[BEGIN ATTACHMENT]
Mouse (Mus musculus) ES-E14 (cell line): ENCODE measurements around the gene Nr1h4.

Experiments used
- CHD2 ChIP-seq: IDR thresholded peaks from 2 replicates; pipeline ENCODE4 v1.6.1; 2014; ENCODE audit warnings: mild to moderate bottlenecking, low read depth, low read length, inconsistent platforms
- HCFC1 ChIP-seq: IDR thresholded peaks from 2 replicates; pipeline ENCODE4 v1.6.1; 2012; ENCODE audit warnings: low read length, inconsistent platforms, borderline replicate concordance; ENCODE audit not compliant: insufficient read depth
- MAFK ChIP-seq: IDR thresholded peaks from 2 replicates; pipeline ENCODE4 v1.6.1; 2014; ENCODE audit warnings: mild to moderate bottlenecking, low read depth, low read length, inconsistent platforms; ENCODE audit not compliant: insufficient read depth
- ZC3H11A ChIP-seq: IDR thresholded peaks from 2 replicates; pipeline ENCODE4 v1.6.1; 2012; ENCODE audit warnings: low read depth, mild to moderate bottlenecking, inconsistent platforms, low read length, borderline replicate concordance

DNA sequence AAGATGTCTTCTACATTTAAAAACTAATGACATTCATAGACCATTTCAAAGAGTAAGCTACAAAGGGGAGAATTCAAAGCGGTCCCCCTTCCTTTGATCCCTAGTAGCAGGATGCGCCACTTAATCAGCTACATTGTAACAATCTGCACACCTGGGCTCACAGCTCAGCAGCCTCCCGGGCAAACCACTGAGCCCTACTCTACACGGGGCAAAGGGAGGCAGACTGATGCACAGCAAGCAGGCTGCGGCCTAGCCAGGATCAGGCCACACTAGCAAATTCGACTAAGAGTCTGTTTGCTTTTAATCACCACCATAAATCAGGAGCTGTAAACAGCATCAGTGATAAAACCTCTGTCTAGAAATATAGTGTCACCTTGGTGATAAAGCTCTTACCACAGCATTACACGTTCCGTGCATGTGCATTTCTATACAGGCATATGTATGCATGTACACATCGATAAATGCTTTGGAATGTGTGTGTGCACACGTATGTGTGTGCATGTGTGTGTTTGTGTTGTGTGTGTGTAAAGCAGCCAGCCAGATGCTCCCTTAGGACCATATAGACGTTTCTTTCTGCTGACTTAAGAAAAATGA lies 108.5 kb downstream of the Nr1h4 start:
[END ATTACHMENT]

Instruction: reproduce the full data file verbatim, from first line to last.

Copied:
Mouse (Mus musculus) ES-E14 (cell line): ENCODE measurements around the gene Nr1h4.

Experiments used
- CHD2 ChIP-seq: IDR thresholded peaks from 2 replicates; pipeline ENCODE4 v1.6.1; 2014; ENCODE audit warnings: mild to moderate bottlenecking, low read depth, low read length, inconsistent platforms
- HCFC1 ChIP-seq: IDR thresholded peaks from 2 replicates; pipeline ENCODE4 v1.6.1; 2012; ENCODE audit warnings: low read length, inconsistent platforms, borderline replicate concordance; ENCODE audit not compliant: insufficient read depth
- MAFK ChIP-seq: IDR thresholded peaks from 2 replicates; pipeline ENCODE4 v1.6.1; 2014; ENCODE audit warnings: mild to moderate bottlenecking, low read depth, low read length, inconsistent platforms; ENCODE audit not compliant: insufficient read depth
- ZC3H11A ChIP-seq: IDR thresholded peaks from 2 replicates; pipeline ENCODE4 v1.6.1; 2012; ENCODE audit warnings: low read depth, mild to moderate bottlenecking, inconsistent platforms, low read length, borderline replicate concordance

DNA sequence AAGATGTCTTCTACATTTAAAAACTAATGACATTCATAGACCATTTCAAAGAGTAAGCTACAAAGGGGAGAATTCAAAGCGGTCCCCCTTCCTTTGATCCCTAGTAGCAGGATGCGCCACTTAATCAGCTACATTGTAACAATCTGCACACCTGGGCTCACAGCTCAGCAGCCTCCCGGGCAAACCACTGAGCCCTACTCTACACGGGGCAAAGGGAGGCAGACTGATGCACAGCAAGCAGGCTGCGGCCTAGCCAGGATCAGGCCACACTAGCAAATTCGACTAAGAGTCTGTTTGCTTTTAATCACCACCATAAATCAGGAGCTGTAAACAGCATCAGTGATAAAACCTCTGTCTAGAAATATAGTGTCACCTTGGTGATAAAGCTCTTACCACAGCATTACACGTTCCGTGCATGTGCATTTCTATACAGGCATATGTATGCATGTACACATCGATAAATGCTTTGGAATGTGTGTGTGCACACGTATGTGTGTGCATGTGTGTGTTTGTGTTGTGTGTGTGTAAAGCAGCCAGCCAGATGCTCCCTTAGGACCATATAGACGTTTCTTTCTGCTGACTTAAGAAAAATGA lies 108.5 kb downstream of the Nr1h4 start: